Three months before, she and my father had sat us down and informed me and Callie that we were lucky. That we were about to embark on a great adventure. That we might even make scientific history. We had been chosen, over many other families, families with children who weren’t half as smart as we were, who didn’t even know how to sign. We, the Freemans, had been chosen to take part in an experiment and we were going to teach sign language to a chimpanzee.
I can say with all certainty that had this happened to my family, I would have raised holy Hell to get out of it. The thought of being anywhere near a wild animal gives me the willies. But the Freemans made the decision and they paid dearly for it. In Kaitlyn Greenidge’s exceedingly frustrating, but well-written and thoughtful book, We Love You, Charlie Freeman is a novel about what happens to a family when an experiment, meant to make history, causes nothing but chaos.
The book begins with the Freemans making their way to the Toneybee-Leroy Institute, a mysterious organization shrouded in scandal. Laurel Freeman and her family are offered the opportunity to teach a chimpanzee sign language. The catch: the chimp, named Charlie, has to live with them and become part of the family. (No. Just no.) Laurel thinks this is a once-in-a-lifetime opportunity, but her daughters, Charlotte and Callie, aren’t so sure.
There are so many things that could have gone wrong with this story, but Greenidge’s writing and flair for the descriptive kept the story moving and me engaged in what was happening to, and around, the Freemans. And although they all suffered greatly for their sacrifice to science, I didn’t like any of them. Not the one. Not even the youngest child and I have to thank the author for this. I normally like at least one person in a novel or short story, which helps me create a bond with a character. But I did not feel any kind of bond to anyone in the book but I still wanted to know what happened to them. I wanted to know how Charlotte would navigate high school while exploring new friendships. I wanted to know why Laurel was so attached to Charlie so quickly. I wanted to know why Charles was so laid back about the whole thing. And I wanted to know why Callie was so unhappy. Most of all, I wanted to know if the Toneybee-Leroy Institute had good intentions when it chose the Freemans for its experiment.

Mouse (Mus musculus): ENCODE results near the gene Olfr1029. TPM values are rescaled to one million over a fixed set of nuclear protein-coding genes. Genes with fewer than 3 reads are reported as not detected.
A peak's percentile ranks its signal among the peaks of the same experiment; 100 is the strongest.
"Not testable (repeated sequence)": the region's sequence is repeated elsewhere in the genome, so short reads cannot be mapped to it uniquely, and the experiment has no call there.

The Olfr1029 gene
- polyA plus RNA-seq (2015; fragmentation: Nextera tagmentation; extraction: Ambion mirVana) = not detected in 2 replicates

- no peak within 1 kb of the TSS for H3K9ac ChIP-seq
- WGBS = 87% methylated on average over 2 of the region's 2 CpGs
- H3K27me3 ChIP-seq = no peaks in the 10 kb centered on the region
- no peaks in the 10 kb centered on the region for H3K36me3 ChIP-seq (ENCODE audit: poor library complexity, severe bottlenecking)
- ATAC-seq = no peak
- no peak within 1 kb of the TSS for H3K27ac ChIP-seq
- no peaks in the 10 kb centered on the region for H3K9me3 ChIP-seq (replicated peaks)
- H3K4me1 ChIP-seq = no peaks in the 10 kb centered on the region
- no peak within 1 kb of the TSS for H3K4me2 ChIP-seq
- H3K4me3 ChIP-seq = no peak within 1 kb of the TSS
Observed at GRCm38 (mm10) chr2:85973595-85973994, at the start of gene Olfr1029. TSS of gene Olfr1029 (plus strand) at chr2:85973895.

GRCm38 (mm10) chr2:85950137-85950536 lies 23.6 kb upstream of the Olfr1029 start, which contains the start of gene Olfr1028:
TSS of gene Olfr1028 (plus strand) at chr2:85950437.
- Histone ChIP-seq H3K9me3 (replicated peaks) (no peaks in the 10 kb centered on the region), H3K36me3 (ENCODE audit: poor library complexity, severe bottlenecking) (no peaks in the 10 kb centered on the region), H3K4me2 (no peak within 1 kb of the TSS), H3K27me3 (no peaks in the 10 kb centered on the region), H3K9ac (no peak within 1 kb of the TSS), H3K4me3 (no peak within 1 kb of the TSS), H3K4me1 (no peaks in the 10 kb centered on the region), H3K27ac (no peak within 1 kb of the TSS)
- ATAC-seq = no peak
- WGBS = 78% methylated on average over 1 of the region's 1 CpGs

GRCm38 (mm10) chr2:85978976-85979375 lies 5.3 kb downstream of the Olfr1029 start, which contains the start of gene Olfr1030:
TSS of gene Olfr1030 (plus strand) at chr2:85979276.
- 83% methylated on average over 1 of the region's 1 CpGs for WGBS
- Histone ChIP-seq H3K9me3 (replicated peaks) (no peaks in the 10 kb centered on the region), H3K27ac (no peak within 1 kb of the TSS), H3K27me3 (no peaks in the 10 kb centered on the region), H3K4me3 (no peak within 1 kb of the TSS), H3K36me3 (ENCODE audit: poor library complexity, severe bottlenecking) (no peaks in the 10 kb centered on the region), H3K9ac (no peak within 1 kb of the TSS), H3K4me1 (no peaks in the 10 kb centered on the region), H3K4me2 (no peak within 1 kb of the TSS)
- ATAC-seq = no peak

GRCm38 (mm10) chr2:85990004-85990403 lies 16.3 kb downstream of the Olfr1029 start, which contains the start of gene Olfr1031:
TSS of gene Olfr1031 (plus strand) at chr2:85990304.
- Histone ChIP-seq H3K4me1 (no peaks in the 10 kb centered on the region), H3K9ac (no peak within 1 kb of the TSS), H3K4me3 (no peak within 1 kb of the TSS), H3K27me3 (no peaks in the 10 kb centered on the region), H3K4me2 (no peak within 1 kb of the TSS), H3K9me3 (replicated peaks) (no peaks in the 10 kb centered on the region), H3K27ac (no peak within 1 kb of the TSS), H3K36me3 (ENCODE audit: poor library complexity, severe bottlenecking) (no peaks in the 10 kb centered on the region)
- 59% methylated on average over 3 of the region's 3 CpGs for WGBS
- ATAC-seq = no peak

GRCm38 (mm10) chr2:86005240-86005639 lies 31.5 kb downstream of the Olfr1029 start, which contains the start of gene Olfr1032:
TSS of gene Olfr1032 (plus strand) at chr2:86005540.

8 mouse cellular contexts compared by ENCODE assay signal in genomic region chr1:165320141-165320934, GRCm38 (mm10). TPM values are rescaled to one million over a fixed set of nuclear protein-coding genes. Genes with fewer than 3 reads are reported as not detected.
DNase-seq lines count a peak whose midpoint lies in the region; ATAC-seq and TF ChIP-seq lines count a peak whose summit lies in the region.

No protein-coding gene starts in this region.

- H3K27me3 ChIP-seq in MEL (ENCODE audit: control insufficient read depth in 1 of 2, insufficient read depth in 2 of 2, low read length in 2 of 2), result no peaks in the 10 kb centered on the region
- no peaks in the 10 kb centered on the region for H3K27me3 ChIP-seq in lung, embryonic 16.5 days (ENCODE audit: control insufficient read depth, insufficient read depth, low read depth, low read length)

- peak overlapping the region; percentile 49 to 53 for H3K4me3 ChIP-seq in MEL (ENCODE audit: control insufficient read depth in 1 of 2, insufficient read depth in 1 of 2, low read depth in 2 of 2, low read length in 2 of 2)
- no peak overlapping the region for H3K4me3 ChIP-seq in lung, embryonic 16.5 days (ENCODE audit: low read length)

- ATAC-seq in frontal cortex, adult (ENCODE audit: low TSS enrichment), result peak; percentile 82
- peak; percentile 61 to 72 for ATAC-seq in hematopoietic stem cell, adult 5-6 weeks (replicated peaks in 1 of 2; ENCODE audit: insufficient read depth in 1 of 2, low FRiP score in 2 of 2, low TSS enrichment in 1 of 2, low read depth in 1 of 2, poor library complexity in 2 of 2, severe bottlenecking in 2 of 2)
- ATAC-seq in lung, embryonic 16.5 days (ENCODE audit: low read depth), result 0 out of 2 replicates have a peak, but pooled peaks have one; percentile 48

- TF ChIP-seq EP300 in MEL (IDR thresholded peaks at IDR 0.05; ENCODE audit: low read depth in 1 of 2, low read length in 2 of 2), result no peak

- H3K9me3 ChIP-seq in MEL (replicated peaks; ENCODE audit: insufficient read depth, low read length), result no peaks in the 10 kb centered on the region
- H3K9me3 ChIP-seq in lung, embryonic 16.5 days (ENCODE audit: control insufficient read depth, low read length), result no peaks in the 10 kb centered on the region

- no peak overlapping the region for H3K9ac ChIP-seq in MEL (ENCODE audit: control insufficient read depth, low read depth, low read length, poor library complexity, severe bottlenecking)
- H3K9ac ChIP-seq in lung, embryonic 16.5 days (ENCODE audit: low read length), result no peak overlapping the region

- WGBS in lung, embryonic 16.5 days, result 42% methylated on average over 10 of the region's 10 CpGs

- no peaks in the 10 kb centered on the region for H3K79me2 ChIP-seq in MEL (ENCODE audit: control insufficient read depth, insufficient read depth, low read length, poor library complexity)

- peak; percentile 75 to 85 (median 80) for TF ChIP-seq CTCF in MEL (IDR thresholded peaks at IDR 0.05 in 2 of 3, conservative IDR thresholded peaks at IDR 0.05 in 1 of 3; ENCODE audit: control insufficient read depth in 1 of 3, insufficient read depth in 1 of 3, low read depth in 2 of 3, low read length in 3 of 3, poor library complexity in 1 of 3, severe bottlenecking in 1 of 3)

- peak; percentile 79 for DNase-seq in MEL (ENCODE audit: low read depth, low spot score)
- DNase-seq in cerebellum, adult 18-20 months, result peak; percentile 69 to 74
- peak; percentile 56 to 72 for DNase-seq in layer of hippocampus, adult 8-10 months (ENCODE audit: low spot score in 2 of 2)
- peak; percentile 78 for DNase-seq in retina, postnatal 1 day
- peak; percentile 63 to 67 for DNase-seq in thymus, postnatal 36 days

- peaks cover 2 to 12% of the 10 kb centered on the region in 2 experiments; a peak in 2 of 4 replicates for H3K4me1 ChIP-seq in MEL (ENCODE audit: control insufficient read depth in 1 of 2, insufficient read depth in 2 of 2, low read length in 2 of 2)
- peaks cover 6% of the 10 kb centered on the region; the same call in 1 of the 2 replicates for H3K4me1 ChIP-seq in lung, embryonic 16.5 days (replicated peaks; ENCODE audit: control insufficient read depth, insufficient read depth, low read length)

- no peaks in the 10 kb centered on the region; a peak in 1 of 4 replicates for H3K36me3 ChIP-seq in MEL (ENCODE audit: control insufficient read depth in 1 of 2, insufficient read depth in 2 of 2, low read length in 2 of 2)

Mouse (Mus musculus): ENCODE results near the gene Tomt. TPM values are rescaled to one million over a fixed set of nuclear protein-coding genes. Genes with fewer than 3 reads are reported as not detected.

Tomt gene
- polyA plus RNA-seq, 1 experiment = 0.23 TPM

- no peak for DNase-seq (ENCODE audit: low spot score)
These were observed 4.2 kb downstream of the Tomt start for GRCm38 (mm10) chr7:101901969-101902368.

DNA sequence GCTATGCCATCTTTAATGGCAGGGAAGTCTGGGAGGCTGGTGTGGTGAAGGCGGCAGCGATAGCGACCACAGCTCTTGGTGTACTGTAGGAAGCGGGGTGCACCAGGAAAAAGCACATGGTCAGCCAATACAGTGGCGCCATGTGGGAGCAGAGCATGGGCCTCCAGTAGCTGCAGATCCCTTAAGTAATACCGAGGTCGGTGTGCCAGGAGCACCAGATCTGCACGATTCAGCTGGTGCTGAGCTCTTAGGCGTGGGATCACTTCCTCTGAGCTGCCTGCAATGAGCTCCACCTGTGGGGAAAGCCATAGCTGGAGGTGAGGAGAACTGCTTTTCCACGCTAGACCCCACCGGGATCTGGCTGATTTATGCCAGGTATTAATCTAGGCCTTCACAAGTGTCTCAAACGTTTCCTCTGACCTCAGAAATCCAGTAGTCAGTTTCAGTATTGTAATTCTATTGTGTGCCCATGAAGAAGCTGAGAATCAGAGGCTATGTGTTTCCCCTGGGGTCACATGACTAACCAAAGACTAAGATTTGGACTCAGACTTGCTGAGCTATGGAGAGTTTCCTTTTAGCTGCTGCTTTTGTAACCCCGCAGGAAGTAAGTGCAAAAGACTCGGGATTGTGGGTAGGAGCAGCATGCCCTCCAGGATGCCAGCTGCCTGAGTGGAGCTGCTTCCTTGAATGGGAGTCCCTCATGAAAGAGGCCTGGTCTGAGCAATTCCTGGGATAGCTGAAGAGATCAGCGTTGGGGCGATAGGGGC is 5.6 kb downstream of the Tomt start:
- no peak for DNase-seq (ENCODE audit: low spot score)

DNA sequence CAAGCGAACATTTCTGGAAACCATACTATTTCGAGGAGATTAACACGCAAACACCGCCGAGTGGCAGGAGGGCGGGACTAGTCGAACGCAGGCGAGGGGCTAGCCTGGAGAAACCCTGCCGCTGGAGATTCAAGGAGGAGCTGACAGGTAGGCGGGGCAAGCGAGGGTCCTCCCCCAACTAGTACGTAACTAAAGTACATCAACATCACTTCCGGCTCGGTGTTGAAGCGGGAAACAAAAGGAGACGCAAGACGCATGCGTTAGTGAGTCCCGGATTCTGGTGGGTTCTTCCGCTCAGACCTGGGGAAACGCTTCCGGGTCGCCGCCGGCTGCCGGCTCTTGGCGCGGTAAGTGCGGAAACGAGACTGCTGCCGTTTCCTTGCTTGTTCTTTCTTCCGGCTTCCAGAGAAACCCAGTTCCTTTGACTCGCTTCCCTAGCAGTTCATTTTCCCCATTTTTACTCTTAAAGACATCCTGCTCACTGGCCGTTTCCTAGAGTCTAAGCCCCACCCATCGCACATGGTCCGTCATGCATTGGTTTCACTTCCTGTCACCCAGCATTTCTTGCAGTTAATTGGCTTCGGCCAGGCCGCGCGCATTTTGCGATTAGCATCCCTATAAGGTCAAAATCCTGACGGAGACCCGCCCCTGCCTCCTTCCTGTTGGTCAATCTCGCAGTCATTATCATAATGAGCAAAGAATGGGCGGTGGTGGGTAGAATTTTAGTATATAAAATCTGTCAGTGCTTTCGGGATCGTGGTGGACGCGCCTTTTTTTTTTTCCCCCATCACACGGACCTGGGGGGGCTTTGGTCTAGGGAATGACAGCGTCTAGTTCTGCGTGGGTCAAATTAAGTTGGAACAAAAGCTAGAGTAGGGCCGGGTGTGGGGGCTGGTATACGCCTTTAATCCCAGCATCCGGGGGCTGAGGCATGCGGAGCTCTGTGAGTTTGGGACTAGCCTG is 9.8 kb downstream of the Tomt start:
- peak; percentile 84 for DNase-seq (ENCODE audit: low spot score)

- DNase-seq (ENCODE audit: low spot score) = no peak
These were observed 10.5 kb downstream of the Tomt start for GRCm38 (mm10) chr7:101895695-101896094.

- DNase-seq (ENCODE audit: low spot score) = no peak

Greenidge also did a great job of weaving the past and present in her novel. Her telling of the Toneybee-Leroy Institute’s first experiments within the black community made me angry, especially knowing that such things happened in real life. Nymphadora, a young black woman and Star of the Morning (which I had never heard of until I read this novel), was an interesting addition. Her friendship with Dr. Gardner, an anthropologist working for the Toneybee-Leroy Institute, unfolded in a way that made me hopeful. As for the Freemans, they truly did become undone in ways that threw me. Again, Greenidge did an excellent job of shocking me without using silly clichés that have been used a hundred times before.
One of the most compelling, and appalling, people in the novel was Ms. Toneybee-Leroy herself. Readers do get to meet her briefly and when we do, she does not disappoint. I won’t say too much about her here because I want you to read the book and judge her for yourself. And judge her you will.
We Love You, Charlie Freeman is a great read that will challenge how you feel about the Freemans and everyone involved in their experiment. I know it challenged me, but I am glad it did. Go out and grab a copy and make your own decision. I highly recommend it.